The seven rounds of voting over six weeks ended in India on Sunday with about 65% of eligible voters taking part
Indian shares hit a record high Monday after exit polls from the country's marathon election indicated a new term for Hindu nationalist Prime Minister Narendra Modi.
While opposition parties refused to concede and the country faces a nerve-jangling three day wait until the official count begins, most media polls said Modi's Bharatiya Janata Party (BJP) and its allies would secure enough seats to form a new government after the world's biggest election.
The seven rounds of voting over six weeks ended on Sunday with about 65 percent of eligible voters taking part, the election commission said.
India's share and currency markets soared on the back of the polls.
The Bombay Stock Exchange Sensex index had its biggest one-day gain in nearly six years -- 3.75 percent -- to close at a record high 39,352 points while the Indian rupee strengthened to 69.63 to the dollar from its Friday close of 70.22.
Traders called the polls boost to Modi a vital sign of stability for one of the world's fastest growing major economies.
"This ends a significant political uncertainty," said Sujan Hajra, an economist at Anand Rathi securities in Mumbai.
Modi fought an acrimonious campaign framed around his tough national security stance rather than the economy. The opposition had attacked his handling of India's finances particularly the withdrawal of most cash notes in 2016 and new taxes.
The prime minister and other top BJP leaders made no immediate claim of victory.
But party spokesman G.V.L. Narasimha Rao said the polls "clearly show a huge positive vote for the leadership of Narendra Modi who has served the country with unmatched dedication".
"That people reward good performance has once again been proved by the overwhelming public mandate. This is a slap for the abusive opposition that made baseless charges and spoke lies," he added.
Most polls predicted the BJP would lose some seats but still form a government.
The BJP won 282 seats of parliament's 543 elected seats in its 2014 landslide triumph and with allies had 336 seats. Leading polls projected the BJP-led alliance winning between 282 and 313 seats this time.
The opposition Congress party was predicted to double its 2014 tally of 44 seats -- a historic low since India's independence in 1947 -- but still fall far short of a claim to power. The party pointed to the unreliability of polls in previous elections.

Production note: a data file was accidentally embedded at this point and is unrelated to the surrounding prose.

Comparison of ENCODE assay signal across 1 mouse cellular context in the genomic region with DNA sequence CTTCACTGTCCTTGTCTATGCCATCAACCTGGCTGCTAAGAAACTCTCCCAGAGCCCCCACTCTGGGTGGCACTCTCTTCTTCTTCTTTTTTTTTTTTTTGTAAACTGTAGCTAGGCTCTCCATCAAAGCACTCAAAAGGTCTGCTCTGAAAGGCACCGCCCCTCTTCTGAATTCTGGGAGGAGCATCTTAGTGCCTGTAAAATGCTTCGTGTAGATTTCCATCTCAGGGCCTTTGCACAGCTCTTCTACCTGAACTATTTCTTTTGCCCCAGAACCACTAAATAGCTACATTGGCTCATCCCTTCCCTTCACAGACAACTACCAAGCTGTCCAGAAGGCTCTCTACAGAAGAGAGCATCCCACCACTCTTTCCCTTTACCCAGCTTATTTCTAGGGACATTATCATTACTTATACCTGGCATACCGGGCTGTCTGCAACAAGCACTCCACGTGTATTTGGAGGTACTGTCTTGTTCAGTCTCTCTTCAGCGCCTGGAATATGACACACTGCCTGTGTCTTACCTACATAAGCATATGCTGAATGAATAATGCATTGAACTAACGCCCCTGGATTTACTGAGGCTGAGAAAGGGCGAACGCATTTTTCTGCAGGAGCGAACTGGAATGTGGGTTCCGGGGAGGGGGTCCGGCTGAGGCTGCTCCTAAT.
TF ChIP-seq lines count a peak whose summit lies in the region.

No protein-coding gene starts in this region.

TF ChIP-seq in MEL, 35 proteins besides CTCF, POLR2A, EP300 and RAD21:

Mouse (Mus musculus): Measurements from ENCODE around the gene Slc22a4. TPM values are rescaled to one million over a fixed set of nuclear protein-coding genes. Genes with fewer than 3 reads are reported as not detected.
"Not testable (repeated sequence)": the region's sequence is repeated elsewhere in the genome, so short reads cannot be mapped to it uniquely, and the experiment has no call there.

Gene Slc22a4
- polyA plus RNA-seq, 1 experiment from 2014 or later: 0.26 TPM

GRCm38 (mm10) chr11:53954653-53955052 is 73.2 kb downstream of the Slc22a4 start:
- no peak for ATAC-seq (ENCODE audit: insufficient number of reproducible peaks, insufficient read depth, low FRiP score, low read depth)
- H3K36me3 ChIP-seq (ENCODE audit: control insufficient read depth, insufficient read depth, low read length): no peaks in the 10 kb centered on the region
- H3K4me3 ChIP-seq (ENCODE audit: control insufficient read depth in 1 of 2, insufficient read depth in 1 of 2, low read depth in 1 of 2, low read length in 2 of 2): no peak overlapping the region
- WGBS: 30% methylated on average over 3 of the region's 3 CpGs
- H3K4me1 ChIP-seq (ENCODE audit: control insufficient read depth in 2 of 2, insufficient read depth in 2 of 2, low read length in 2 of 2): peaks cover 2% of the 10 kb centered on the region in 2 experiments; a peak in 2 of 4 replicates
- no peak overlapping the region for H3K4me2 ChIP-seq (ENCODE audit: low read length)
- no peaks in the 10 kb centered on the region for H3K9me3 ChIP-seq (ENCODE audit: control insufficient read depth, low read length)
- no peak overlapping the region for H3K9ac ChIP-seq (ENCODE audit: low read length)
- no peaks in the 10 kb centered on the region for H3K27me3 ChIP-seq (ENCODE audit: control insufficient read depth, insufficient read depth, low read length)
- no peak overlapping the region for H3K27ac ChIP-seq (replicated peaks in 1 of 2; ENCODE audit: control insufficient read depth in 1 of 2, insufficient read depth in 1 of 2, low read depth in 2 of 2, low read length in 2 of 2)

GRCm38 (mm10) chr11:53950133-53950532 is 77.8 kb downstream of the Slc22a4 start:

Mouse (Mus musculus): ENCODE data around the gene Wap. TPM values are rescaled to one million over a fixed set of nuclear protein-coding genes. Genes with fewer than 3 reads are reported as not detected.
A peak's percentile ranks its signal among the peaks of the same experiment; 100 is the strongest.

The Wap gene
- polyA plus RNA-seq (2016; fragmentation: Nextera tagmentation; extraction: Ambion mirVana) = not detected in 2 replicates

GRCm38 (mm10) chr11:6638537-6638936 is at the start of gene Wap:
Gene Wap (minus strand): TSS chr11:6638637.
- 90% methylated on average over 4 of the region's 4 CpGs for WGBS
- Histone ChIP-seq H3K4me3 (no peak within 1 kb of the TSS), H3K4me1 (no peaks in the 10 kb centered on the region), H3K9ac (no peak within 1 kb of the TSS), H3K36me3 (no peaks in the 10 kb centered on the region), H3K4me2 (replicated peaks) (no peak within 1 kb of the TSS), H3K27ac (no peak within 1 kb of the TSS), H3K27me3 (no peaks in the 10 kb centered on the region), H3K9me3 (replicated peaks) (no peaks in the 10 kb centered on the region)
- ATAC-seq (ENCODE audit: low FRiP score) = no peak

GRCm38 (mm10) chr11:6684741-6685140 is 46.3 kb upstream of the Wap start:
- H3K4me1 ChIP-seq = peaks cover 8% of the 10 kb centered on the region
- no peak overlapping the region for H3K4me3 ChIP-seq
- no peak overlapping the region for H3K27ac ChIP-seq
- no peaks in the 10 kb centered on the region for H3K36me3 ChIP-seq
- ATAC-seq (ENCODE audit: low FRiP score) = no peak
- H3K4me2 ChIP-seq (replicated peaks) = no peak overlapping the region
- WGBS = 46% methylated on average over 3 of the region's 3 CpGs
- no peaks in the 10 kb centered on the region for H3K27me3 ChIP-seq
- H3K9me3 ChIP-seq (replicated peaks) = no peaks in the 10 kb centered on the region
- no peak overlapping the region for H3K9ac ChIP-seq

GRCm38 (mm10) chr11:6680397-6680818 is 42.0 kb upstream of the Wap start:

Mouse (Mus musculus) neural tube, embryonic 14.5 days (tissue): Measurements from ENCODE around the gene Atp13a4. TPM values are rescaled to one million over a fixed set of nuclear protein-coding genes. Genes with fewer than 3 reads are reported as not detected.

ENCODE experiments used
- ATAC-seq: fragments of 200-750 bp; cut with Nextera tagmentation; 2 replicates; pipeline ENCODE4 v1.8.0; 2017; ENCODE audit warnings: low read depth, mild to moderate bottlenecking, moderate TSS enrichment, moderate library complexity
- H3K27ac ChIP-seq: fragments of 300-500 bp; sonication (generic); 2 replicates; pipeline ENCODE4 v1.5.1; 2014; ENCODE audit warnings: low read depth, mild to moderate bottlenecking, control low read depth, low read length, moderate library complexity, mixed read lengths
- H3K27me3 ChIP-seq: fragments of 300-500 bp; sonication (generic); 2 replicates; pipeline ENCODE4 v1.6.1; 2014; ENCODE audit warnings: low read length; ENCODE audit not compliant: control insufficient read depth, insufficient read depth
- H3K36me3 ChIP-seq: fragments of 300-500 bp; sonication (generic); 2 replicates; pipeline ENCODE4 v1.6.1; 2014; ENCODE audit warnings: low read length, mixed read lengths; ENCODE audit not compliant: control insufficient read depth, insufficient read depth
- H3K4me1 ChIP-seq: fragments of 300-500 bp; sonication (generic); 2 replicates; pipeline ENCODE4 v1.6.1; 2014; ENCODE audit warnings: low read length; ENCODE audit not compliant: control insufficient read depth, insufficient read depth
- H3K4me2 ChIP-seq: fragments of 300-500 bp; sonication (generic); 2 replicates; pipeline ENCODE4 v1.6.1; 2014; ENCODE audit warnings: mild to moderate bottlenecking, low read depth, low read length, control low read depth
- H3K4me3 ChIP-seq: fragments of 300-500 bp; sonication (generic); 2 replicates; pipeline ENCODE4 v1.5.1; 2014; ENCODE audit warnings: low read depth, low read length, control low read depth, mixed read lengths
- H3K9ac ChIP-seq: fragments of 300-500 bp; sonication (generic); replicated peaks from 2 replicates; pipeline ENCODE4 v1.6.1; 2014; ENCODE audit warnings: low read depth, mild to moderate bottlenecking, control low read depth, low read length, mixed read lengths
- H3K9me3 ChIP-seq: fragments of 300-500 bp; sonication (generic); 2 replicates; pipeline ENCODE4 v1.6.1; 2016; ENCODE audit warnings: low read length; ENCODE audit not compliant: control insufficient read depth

Mamata Banerjee, head of the regional Trinamool Congress party that dominates in West Bengal state, dismissed the forecasts as "exit poll gossip".
While the opposition attacked Modi's handling of the economy and failure to create jobs, the vote increasingly became a personal referendum on one of India's most popular and divisive prime ministers ever.
The 68-year-old leader went to scores of rallies across the country to fire up his Hindu base and turn the campaign into a debate on national security following tit-for-tat air raids with Pakistan in March.
Modi and Congress leader Rahul Gandhi traded insults throughout the campaign.
Gandhi, 48, attacked Modi over alleged corruption in a French defence deal and the plight of farmers, as well as on the economy.
Modi's government has fallen short on creating jobs for the million Indians entering the labour market every month, while the shock introduction of a sudden ban on high-denomination cash in 2016 disrupted business and Indian banks are struggling with huge bad debts.
Hostilities spilt over again on the final day of voting.
Tens of thousands of security forces guarded polling booths in West Bengal state on Sunday where the BJP has made a push against Trinamool Congress.
An improvised bomb was thrown at one Kolkata polling station and security forces intervened to stop supporters of the BJP, communists and other parties from blockading voting booths across the state capital.
In Madhya Pradesh state, in central India, a BJP worker was allegedly shot dead by a Congress official in Indore, police told media.
The Delhi-based Centre for Media Studies estimates that parties have spent more than $7 billion on the election, making it one of the most expensive campaigns in the world.
Much of the cash was spent on social media, where the parties used armies of "cyber warriors" to bombard India's Facebook and WhatsApp users with messages.